ADVENTURES IN ADVAITA VEDANTA...


Adventures in Advaita Vedanta, the philosophy and science of spirit. We are one you and I; are you curious why?..

THE ADVENTURE

HARI OM!
Here is a place to linger, to let your intellect roam. Aatmaavrajanam is being written as a progressive study and, as such, can be read like a book. Anyone arriving at any time can simply start at the very first post and work their way through at their own pace. Please take time to read the info tabs and ensure you don't miss a post, by subscribing to the blog. Interaction is welcomed. Don't be a spectator - be a participator!

It's a Dust to Dust Thing

Hari Om

Each 'Choose-day' we will investigate the process by which we can reassess our activity and interaction with the world of plurality and become more congruent within our personality.

Continuing posts prompted by the prasaadam grantha, "Gita in Daily life" by Sw. Tejomayananda.

We have seen how the Bhagavad Gita directs us to act in accordance with guidance. What, now, does it say about living with things, beings and experiences? The word which rings out in these regard from its pages is समता /samataa - equanimity, impariality, benevolence, fairness (and other such nuances).

Let us first address objects; those things we either possess or desire to possess. Constantly in this age of untold luxury we feel we must acquire the latest gadget, the newest fashion, the neatest car. What does Gita say about the nature of such objects and the objective world at large? Three is one phrase which applies well here. समलोष्टाश्मकाञ्चनाः /
samaloshtaashmakaancanaaH, which is to show an equal appreciation towards a lump of clay, a piece of stone, or a nugget of gold. All arise from the same place and have no intrinsic value of their own. It is we who place the value. Also, as each thing does have a value, by virtue of its presence before us, we ought to respect all things with equal reverence. What is the value of stone, you are wondering? Say you are walking along happily with an amount of money upon your person. How useful is that purse when you have to defend yourself. The hand stone which you can through comes into its own! Value is a functionality, but we have tended to play a greater weight upon certain items, beyond their true worth and thus beyond their function. Clothes are there to preserve modest. Fashion has almost reversed that function at times! Mud can be used to build a home whilst gold is a useless material for this. You may say that with gold you can build a palace. What has happened acutally is you have used your gold to be turned into mud (bricks) to build the palace.  Consider further... Has that made you happy? Is your daily life improved by having to care for such large property - or have you added to your stresses and the weight of your sorrows?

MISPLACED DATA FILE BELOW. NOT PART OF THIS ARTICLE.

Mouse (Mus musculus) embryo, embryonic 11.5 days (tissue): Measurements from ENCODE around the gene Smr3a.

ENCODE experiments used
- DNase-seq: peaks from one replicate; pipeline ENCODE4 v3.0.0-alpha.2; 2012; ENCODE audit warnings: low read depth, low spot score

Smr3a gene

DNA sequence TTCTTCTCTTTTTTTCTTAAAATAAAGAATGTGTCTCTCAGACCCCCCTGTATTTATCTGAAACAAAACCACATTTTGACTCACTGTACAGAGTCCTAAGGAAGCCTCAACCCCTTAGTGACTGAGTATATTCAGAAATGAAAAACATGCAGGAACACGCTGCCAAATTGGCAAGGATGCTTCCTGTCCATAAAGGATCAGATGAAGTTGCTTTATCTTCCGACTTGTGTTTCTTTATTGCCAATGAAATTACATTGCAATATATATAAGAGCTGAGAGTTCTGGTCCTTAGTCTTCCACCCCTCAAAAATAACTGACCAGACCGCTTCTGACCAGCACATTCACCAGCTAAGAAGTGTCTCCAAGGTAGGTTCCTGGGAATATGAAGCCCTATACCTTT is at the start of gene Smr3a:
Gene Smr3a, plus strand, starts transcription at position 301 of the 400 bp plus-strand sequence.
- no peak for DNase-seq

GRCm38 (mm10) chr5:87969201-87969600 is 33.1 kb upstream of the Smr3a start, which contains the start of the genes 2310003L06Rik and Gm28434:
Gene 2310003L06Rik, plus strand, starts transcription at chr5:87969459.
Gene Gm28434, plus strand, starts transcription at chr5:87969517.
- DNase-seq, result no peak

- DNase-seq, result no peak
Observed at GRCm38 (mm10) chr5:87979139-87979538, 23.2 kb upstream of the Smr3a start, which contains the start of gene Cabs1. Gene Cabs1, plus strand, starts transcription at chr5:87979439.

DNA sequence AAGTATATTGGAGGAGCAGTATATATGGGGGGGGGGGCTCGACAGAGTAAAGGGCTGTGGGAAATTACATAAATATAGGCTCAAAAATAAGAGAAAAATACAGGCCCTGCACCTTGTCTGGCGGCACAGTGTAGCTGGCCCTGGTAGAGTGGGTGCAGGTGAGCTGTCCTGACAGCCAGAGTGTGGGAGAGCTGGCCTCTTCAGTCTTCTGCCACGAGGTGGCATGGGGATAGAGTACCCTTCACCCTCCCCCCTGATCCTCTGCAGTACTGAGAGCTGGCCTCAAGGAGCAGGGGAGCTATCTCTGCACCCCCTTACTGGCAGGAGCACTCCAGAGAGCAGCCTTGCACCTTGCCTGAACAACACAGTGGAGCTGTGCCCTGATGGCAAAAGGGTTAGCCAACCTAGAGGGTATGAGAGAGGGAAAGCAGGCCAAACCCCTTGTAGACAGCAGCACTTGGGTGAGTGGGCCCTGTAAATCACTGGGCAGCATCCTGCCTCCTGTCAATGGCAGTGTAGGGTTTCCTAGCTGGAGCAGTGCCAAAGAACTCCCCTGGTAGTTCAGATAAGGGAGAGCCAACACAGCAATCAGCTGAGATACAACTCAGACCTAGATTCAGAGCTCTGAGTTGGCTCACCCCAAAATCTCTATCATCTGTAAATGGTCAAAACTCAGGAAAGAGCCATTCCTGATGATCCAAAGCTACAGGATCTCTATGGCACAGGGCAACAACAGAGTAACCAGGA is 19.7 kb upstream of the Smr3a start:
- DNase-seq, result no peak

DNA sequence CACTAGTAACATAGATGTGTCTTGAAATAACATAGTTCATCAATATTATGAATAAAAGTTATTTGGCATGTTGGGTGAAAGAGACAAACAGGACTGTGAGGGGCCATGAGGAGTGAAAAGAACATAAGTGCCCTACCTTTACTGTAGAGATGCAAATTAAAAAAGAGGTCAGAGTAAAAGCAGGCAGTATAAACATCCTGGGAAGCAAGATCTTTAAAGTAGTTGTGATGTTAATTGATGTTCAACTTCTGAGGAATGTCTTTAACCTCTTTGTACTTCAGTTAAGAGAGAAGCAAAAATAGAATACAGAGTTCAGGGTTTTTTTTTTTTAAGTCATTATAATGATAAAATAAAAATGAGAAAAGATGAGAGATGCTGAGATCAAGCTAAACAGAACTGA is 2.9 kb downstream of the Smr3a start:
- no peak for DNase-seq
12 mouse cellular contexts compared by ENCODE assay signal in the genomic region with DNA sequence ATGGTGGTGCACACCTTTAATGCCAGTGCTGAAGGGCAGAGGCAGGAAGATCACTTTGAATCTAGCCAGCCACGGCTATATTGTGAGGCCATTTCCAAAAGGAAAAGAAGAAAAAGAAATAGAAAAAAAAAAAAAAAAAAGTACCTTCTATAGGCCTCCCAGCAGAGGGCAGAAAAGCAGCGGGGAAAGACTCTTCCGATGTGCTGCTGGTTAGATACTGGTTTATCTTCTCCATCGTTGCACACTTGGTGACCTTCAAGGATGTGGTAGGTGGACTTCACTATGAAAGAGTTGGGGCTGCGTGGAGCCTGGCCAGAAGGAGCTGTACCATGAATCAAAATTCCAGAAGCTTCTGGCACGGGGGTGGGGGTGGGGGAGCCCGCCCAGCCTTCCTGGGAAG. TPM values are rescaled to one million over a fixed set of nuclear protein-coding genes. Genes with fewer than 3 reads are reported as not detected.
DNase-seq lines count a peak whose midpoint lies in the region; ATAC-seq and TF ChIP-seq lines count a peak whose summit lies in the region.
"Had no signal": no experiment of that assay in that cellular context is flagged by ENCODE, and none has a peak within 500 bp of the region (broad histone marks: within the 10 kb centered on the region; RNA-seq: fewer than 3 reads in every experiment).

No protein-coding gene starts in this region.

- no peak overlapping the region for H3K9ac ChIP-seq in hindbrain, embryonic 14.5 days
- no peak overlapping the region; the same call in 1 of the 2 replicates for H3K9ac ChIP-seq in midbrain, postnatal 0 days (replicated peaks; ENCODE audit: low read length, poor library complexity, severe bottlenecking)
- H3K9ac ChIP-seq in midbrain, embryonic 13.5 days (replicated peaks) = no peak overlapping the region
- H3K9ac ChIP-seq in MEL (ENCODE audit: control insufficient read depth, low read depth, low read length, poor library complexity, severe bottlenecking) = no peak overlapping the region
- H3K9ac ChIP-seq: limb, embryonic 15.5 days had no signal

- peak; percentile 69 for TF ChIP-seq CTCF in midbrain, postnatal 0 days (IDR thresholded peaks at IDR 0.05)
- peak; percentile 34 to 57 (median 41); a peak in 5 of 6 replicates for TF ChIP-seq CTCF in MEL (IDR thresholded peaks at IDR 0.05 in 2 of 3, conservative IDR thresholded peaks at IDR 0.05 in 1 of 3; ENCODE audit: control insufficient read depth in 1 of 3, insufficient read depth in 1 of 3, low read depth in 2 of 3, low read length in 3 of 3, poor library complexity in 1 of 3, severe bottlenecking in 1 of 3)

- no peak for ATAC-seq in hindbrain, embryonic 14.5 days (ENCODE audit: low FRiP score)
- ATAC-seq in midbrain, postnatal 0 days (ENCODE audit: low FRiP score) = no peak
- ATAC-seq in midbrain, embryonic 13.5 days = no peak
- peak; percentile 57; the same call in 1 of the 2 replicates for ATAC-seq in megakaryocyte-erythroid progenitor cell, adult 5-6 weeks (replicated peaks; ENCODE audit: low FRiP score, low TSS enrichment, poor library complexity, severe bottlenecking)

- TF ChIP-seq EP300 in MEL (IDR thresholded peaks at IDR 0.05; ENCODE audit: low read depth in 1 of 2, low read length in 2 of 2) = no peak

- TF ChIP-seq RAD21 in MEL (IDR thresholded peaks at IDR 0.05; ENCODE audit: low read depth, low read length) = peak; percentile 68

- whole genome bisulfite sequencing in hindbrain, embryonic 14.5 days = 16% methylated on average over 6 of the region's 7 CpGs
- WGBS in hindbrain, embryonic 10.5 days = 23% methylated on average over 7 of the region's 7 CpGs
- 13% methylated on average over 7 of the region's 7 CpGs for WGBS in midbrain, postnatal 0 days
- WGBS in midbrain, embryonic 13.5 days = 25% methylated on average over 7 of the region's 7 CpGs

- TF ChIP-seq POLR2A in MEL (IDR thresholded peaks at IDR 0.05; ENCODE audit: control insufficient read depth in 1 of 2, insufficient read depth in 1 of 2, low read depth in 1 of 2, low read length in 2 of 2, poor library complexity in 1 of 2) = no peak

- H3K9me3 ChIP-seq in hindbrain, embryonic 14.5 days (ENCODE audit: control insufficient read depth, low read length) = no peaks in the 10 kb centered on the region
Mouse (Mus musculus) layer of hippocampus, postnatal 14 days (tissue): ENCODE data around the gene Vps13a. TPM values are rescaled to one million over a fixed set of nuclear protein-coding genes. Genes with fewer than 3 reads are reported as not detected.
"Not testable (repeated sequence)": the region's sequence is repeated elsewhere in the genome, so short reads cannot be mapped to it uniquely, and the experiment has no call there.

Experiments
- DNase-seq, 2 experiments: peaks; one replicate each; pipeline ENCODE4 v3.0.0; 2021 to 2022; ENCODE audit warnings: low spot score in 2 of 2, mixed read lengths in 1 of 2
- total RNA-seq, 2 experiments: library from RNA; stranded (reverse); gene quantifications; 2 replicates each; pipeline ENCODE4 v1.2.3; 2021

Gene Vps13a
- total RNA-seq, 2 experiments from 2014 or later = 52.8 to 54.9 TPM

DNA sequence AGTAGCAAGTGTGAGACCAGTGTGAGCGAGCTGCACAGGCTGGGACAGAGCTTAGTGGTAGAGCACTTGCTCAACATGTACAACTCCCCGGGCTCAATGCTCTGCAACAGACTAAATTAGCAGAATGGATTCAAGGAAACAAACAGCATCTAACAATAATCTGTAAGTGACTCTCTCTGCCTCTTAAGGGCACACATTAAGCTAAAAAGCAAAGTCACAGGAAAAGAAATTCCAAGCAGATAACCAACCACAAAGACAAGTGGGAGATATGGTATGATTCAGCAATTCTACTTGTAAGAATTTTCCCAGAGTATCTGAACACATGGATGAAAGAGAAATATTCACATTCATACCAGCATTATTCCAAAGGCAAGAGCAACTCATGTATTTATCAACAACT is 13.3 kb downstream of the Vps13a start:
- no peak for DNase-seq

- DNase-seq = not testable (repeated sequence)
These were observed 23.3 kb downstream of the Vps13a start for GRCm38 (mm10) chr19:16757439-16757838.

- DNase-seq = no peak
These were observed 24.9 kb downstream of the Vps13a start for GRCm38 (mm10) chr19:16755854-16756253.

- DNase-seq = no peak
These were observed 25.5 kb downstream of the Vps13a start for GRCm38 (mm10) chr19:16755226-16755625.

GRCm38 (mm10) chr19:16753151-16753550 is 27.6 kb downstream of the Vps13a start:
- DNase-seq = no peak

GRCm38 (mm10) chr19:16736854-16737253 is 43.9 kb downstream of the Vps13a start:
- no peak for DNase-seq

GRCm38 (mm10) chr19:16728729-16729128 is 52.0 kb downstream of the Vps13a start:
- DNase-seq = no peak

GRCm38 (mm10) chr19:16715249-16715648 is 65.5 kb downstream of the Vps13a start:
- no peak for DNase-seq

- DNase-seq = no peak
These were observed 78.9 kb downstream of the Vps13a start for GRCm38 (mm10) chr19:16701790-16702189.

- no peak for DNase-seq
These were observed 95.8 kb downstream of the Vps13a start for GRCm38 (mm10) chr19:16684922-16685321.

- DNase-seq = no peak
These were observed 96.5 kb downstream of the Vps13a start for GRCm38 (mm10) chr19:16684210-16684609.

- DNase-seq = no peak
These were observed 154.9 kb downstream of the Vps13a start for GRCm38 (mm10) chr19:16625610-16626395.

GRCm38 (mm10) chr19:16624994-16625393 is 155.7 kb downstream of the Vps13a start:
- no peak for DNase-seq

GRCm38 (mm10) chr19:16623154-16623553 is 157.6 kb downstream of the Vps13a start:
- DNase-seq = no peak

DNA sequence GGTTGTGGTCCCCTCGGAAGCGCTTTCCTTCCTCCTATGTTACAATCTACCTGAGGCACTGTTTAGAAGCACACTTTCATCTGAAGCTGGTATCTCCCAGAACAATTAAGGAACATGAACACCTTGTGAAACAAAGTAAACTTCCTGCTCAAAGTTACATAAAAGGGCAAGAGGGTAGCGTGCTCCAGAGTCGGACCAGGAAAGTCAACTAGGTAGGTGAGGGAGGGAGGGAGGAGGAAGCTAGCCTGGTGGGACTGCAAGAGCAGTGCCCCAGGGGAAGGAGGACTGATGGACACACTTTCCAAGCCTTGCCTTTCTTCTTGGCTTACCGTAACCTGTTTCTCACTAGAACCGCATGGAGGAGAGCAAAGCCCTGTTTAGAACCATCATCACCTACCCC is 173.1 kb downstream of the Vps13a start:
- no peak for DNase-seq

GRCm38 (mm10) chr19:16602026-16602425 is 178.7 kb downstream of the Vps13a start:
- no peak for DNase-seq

Samataa requires of us that, even if we are endowed by some grace with the greatest riches, or even if we are the poorest person on the earth, we are to treat all objects as exactly that. Objects. They have no greater importance than the function they serve.

Bigger is not necessarily better. There is a saying that one must not ignore the small because there is a bigger to be had, for the work of a needle cannot be done with a sword. Function is as function must. Everything has a purpose and place in life. Whether the needle is simple steel or the shiniest gold is irrelevant - all that is required is that it can pierce fabric and draw through the thread. Conversely, a battle cannot be fought with a needle, the sword now must serve. Give each and every object in your daily life only as much value as it deserves, whilst respecting that all objects do have some value, even if not directly to your own requirements. Giving value because we require recognition of status is an exaggeration of form and function. We must understand the correct place of objects. Only then are we practicing the equanimity implied by Gita's 'samataa'.  To end, a story given by Guru-ji in this booklet;

A man was very rich, but his sister was very poor. He used to host lavish parties but would never invite her.  She thought that after all he was her own brother and a formal invitation was not necessary.  She went to one of the parties with her children.  However, her brother insulted her and told her never to come again.  In her anguish, she prayed to Goddess Lakshmii. Slowly, by Her Grace, the sister became rich. Then the brother invited her to one of the parties. Decked in all her finery, wearing a lot of jewels, she went to her brother's house.  When the food was served she quietly started feeding her ornaments! Aghast at this the brother asked what she was doing. She calmly replied that he had invited them, not her, hence she was giving them the food...


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Hari OM
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